Elliot found lots of Russian friends in different places of the country. And he admits Russia made him more adaptable to change, even if such changes are at times confusing. “That’s what most foreigners find difficult here - the lack of structure. At the same time, there are many rules in Russia, but they don’t work properly sometimes, so you just have to accept things as they are.”

Moreover, Elliot admits he became not only more confident, but also more outgoing, adventurous and ready for some unexpected crazy things. “Russians are much more spontaneous and live much more for the moment than the Brits.” 

After spending a year in Russia, Elliot spent Christmas at home in England and compiled two lists: 

A short list of things which he misses about England:

  1. Family
  2. Friends
  3. Curry (I am yet to find good spicy food in Russia)
  4. A Sunday Roast
  5. The word “sorry”
  6. Talking about the weather
  7. Talking about Brexit
  8. Smiling at strangers
  9. A cup of tea with milk

And a short list of things which he misses about Russia:

  1. Friends and colleagues
  2. Snow (Russia in winter is beautiful)
  3. Borsch (or in fact any soup)
  4. Georgian food
  5. Not saying “sorry” (not feeling the need to say “sorry” when someone bumps into you is a refreshing and unfamiliar feeling for a Brit).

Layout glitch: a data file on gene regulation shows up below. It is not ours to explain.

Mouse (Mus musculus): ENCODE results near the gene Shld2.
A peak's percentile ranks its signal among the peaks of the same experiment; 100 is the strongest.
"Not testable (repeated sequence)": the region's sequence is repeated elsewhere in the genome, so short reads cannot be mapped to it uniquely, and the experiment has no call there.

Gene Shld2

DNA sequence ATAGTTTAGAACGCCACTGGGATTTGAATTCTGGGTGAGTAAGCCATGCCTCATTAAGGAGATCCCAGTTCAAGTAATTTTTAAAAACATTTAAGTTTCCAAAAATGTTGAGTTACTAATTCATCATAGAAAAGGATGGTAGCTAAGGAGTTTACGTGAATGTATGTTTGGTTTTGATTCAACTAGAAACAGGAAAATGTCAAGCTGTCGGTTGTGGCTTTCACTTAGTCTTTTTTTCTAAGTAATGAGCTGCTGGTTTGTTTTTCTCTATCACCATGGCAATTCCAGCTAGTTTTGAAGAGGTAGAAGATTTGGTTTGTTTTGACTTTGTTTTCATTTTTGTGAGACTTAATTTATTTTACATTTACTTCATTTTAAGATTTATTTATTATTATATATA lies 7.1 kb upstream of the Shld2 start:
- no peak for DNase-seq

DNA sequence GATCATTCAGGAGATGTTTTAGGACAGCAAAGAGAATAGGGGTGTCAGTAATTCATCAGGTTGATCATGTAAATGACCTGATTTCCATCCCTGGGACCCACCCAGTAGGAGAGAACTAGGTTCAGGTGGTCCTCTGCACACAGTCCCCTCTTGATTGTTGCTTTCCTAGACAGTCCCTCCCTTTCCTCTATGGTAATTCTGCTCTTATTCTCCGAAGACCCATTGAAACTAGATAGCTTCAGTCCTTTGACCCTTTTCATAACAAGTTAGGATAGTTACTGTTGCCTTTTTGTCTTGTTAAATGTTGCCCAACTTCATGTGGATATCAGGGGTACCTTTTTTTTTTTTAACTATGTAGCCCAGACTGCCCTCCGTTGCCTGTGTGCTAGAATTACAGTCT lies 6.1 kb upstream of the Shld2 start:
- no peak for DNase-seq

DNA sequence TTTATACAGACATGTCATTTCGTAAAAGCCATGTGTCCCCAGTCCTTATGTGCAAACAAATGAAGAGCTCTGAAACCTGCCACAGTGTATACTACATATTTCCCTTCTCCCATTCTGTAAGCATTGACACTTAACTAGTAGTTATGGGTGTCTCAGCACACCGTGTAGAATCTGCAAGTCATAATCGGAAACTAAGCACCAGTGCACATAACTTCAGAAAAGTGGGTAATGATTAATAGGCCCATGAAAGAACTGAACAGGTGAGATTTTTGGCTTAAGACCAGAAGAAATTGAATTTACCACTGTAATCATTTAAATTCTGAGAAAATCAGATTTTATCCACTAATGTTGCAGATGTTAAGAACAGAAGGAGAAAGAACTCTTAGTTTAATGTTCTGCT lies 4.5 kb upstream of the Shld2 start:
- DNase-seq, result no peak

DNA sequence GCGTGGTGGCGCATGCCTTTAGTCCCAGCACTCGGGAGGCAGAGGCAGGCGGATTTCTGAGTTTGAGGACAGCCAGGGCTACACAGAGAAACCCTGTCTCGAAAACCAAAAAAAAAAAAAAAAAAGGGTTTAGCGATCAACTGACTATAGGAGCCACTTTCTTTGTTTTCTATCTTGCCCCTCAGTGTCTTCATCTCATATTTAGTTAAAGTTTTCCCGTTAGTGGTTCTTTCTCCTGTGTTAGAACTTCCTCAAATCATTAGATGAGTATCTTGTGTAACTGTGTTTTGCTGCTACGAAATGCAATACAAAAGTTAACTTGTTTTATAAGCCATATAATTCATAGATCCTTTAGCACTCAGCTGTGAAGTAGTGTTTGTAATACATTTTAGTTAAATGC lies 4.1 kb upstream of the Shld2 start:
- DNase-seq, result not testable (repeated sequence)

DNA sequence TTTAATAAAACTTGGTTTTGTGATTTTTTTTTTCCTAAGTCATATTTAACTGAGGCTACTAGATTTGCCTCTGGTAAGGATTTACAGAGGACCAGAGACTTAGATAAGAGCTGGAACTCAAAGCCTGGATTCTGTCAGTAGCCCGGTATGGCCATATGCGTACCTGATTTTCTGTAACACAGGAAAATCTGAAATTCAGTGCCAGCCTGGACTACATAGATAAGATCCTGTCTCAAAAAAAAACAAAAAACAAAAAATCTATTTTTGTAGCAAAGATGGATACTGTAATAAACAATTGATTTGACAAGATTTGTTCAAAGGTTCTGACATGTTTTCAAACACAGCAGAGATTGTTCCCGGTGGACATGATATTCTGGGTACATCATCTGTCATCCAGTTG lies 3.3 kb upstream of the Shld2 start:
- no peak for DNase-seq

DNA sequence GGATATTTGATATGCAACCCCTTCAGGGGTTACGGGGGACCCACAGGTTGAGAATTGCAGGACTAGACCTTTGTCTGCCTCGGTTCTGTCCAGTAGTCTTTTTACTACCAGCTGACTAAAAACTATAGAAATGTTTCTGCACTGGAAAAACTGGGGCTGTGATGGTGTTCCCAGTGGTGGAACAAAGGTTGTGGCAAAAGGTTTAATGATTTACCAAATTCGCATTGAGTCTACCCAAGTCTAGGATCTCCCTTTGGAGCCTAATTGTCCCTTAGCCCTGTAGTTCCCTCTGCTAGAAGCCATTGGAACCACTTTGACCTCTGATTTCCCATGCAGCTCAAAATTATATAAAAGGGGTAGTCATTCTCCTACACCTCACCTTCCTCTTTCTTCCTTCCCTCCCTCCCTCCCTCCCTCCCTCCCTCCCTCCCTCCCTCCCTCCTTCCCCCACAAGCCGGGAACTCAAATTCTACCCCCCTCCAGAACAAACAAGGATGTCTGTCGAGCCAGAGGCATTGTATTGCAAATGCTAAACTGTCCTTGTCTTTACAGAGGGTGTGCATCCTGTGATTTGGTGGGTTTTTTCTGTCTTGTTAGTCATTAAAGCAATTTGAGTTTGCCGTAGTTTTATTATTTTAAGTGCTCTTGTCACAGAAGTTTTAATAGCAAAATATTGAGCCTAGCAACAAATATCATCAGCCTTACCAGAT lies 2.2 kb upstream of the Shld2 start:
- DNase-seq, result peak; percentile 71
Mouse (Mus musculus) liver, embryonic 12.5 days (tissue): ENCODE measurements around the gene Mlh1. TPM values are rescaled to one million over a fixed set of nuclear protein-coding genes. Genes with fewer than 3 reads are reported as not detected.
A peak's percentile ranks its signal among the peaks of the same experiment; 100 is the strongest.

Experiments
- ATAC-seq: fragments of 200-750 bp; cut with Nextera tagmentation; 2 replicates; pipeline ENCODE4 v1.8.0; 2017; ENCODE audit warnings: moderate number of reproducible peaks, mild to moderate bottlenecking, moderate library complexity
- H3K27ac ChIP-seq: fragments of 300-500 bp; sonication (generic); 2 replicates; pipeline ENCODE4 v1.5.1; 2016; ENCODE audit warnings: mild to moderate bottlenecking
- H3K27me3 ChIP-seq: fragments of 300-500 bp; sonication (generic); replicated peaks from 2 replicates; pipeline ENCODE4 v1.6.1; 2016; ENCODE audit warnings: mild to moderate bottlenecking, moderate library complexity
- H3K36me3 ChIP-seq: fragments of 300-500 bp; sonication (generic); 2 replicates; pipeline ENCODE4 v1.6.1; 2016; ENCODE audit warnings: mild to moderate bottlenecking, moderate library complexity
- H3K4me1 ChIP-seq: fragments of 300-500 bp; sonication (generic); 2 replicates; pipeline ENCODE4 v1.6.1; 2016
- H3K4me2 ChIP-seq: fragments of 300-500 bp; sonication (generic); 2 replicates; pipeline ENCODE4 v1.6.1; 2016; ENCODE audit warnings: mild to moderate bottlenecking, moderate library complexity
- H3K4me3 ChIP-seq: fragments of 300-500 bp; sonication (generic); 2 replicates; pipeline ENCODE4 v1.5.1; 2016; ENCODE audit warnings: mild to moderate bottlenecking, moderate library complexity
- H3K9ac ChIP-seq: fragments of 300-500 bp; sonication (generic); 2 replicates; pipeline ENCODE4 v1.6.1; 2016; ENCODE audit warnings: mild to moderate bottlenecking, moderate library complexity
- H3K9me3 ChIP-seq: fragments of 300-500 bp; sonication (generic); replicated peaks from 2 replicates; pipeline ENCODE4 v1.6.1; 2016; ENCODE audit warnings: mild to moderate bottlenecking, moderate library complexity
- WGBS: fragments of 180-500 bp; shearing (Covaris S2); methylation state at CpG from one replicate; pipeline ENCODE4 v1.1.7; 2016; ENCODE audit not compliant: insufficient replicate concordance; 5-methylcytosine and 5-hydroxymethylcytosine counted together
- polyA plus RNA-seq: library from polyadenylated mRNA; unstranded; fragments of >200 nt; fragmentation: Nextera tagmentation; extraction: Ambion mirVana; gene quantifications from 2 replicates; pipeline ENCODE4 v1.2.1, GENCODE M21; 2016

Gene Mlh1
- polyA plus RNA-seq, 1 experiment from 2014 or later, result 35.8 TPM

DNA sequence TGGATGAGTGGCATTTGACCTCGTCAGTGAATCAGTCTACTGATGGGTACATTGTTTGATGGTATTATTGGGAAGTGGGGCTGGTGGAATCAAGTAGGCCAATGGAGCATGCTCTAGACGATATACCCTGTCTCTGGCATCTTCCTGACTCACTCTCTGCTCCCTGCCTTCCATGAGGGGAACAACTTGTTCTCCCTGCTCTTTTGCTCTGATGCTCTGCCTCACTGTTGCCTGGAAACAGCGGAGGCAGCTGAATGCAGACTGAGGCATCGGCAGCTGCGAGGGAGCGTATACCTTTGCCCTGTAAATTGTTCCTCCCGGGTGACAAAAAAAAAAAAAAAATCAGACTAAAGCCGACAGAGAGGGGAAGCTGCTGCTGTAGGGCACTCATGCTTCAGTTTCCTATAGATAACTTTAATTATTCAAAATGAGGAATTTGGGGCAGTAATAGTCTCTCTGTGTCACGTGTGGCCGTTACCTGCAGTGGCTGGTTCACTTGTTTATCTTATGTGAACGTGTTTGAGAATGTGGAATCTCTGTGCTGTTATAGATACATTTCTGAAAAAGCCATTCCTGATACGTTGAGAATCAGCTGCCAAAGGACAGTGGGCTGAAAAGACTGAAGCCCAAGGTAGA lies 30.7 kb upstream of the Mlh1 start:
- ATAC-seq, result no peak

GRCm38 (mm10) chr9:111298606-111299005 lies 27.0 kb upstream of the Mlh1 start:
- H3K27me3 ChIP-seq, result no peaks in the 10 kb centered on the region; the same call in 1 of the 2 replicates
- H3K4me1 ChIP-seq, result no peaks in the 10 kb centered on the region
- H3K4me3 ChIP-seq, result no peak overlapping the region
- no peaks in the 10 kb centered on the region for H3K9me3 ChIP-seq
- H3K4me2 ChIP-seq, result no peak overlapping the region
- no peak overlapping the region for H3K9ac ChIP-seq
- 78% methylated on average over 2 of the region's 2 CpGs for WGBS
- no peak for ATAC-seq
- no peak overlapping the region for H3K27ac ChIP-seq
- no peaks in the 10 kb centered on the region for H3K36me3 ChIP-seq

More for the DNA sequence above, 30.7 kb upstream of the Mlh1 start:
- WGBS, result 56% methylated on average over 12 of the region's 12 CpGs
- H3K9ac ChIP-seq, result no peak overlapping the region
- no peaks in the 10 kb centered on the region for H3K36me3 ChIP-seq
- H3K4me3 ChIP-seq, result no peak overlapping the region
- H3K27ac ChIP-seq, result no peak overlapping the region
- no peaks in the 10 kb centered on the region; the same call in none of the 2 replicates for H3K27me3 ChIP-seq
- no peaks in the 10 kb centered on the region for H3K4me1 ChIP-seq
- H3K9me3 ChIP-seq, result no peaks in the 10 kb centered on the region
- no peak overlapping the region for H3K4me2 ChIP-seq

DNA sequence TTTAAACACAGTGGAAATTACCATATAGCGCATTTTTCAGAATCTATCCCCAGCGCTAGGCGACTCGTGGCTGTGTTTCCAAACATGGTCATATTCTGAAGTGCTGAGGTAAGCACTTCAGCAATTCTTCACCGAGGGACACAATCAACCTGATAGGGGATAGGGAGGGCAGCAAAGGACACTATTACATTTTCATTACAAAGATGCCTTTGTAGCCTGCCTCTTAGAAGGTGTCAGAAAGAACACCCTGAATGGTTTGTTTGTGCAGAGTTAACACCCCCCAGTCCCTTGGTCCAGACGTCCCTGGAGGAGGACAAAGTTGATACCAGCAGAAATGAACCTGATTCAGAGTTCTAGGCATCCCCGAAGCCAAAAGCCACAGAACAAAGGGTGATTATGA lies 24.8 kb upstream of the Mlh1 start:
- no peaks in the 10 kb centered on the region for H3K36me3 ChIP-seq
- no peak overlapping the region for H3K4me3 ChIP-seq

6. Not talking about the weather
  7. Not talking about Brexit
  8. Babushkas
  9. The Moscow Metro
  10. Streets named after Lenin 

So why did he come and why is he still here?

Elliot gives a more detailed answer in his book, but beyond his deep interest in Russia, he now wants to show everyone that Russia is not that bleak as is the perception of many outsiders, with a “failing economy crippled by sanctions and an authoritarian regime which brutally silences its critics”, as some Western media prefer to describe Russia.

Book cover - Elliot Emery. Why are you going there

Still, even if this perception was 100% correct, “people are often unable to separate a regime from its people and culture thus, refuse to visit a country,” Elliot writes in his book. He urges people not to be put off from visiting a country, in particular Russia, solely due to negative news stories. 

“In the last twelve months, I have been fortunate enough to wander across a snowy Red Square, see Lenin, admire the beautiful and picturesque nature of Karelia, and stroll alongside the ancient Kremlin walls of Nizhny Novgorod. Russia is a breathtaking and captivating country with a wonderful culture and generous and hospitable people. So far, I have only visited the Western, European half of the country. There is much more to see. So, if I could offer any final advice, it would be to put aside the bleak news stories which you might have read and to come visit this remarkable country.”

Elliot on Red Square in Moscow

But, what’s the answer to “Why are you going there?” then? Apparently, one of the reasons was to find love. Elliot met a Russian girl, who was a volunteer on his language course and fell in love with her. So far, the couple don't plan to move from Russia in the near future.

If using any of Russia Beyond's content, partly or in full, always provide an active hyperlink to the original material.

We've got more than 1,7 million followers on Facebook. Join them!
Read more

This website uses cookies. Click here to find out more.

Accept cookies